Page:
It’s a trend that’s been booming in big cities nationwide is popping up here in northeastern Pennsylvania.
Food trucks – and not just hot dogs and pretzels. We’re talking about gourmet food on the go in our area.
Research has shown that over the past five years food trucks and street vendors has become one of the fastest growing industries in the country.
New York City and Philadelphia are crawling with food trucks, and those in the driver’s seat say northeastern Pennsylvania isn’t far behind.
Things like sliders stuffed with pepper jack cheese, pulled pork tacos, turkey sandwiches with cranberry bacon jam, butternut squash and pear bisque are just a few of the items you’ll find on the menu of What the Fork food truck in Dunmore.
“It’s just original and good,” said customer Dakota Miller from Dunmore.
Mario Bevilacqua, co-owner of What the Fork said, “The overwhelming response… It really is incredible just with eleven weeks.”
What the Fork food truck opened for business in July.
With co-owners Mario Bevilacqua and Katie Graziosi at the helm, the creative menu and eye-catching bright green motif have become the talk of the town.
Amy Yesnowski from Old Forge says she visits the food truck “Two to three times a week at least. Everything’s really different… they put a lot of hard work into it.”
With the advantage of being able to change locations at a moment’s notice, running a food truck also has its challenges.
“We have to hide our dirty dishes everywhere that we could possibly put them and try to do them in a sink smaller than a bathroom sink. We have to get along really well because we’re really close to each other all day long.”
Being a food truck, it’s not in the same place at the same time everyday. So how does one find the What the Fork food truck? By using social media.
“We’re a social media company,” said Bevilacqua. “We just happen to serve food. There’s no way we would do the business we do without Twitter and Facebook.”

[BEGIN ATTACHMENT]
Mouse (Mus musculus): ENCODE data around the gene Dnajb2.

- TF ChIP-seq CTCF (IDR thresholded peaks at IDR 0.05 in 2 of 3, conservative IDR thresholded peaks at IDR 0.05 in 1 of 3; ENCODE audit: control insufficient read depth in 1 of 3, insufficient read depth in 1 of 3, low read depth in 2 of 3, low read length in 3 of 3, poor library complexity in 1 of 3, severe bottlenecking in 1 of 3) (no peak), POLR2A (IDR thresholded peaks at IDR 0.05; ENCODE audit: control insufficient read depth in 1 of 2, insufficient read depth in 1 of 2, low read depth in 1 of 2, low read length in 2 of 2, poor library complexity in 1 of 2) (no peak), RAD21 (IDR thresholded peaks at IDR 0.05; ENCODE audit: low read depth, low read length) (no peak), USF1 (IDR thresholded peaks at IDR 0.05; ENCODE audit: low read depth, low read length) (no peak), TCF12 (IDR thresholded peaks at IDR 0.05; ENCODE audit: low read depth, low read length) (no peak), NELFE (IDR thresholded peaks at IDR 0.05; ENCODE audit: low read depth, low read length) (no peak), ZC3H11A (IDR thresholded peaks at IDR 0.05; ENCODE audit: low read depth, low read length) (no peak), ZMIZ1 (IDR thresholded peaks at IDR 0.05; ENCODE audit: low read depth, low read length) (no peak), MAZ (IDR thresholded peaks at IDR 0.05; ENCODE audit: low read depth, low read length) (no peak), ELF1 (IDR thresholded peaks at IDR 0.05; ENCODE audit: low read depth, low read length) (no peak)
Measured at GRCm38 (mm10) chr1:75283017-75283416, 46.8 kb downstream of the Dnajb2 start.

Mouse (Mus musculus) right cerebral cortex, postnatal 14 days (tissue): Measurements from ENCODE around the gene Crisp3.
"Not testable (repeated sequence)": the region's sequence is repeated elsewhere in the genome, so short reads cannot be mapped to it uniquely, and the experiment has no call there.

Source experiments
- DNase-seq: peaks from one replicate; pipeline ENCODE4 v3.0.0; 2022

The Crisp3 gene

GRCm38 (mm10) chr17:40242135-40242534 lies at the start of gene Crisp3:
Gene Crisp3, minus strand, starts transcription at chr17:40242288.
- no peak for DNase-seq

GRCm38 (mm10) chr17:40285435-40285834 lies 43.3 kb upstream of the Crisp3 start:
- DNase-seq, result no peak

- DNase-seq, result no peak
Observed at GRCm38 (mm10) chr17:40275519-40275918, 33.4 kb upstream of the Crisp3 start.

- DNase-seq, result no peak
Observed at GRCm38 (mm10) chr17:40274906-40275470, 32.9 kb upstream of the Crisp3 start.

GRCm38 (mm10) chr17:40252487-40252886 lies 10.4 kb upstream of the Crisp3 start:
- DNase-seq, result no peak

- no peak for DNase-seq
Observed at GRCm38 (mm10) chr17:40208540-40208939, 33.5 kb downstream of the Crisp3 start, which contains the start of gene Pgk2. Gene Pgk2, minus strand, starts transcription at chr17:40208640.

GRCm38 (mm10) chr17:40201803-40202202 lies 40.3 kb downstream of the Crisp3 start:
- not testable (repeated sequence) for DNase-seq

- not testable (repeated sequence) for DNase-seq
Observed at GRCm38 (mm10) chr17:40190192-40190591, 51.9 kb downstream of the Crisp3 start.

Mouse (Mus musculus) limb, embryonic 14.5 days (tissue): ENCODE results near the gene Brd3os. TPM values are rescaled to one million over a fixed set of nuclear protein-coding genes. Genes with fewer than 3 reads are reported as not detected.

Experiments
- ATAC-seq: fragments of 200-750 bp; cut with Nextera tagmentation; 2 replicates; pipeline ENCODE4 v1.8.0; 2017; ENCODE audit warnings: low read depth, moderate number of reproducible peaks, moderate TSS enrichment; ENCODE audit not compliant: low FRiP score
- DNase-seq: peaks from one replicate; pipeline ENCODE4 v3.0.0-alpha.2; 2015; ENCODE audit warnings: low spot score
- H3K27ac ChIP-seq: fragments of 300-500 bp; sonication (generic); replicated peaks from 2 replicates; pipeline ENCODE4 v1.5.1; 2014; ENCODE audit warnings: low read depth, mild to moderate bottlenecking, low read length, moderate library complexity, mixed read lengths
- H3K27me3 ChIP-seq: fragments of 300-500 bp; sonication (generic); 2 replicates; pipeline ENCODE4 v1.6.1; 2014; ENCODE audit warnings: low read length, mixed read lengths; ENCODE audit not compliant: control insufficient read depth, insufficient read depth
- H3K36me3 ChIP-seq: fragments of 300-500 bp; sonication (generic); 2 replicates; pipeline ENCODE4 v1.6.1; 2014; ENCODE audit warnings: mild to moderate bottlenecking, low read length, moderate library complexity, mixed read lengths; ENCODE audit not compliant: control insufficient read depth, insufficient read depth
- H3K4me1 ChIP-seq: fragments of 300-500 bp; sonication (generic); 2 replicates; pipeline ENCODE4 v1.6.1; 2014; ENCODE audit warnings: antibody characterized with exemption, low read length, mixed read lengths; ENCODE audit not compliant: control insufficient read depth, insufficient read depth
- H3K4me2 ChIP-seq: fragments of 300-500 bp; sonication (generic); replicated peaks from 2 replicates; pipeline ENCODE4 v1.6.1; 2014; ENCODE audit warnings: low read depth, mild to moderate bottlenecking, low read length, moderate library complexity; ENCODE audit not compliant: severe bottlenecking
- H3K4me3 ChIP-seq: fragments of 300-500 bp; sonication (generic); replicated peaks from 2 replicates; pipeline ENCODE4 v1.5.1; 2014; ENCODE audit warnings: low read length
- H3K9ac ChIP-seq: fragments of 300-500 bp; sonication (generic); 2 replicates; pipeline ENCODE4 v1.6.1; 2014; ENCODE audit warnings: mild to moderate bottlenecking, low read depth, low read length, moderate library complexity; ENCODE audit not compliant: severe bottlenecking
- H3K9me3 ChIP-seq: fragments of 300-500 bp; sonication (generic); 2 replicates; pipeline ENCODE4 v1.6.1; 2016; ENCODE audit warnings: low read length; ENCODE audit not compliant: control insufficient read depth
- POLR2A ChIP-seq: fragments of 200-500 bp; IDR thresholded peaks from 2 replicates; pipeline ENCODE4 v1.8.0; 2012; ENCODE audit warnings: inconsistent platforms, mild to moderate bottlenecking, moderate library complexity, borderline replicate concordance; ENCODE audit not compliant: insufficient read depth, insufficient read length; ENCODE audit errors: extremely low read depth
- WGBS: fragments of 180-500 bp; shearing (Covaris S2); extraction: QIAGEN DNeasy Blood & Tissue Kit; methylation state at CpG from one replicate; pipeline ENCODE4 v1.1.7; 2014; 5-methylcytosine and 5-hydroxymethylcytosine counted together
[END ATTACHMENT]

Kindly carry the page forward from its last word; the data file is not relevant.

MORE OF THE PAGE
Reality shows like the Food Network’s “The Great Food Truck Race” have fueled the fire for what’s been called one of the hottest up and coming industries for start-up businesses.
This billion dollar industry has the next generation of chefs ready to get behind the wheel.
Melodie Jordan is the Culinary Arts Curriculum Coordinator for Keystone College, and says a food truck is an appealing option for a young entrepreneur.
“The fact that the customer changes, it’s different faces everyday. And it doesn’t get boring,” said Jordan.
Another perk? A more manageable investment.
Jordan says the start-up costs for a brick and mortar restaurant can be upwards of $500,000.
The start-up costs for a food truck are around $60-70,000.
Jordan says she expects the food truck industry will continue to grow in our area and expand into untapped markets like the natural gas industry.
“Because they can go mobile into country sites where there might not be mobile food available for the people who are working at the gas wells, they can go right in there,” explained Jordan.
A unique challenge our region presents: winter weather.
The owner of Johnnie’s Cheesesteaks, a mobile vendor in Scranton, says because business slows down in the winter, he runs a weekends-only operation October through March.
This will be What the Fork’s first winter. Mario and Katie say they are making preparations to brave the elements as best they can.
Jason Prutzman at the Magic Bus Cafe food truck in Wilkes-Barre runs a year-round operation, and also offers unique and tasty lunch options.
He’s been in business for about a year and hopes more food trucks will help break down stereotypes.
“To get people to not be, ‘Oh, I’m not eating out of the food truck,’ to be like, ‘Oh, that truck’s got bangin’ food.’ It works in a lot of other progressive towns, so let’s see if we can get it going here.”
Many food trucks post their locations and times on Facebook and Twitter every day.
To find locations and hours: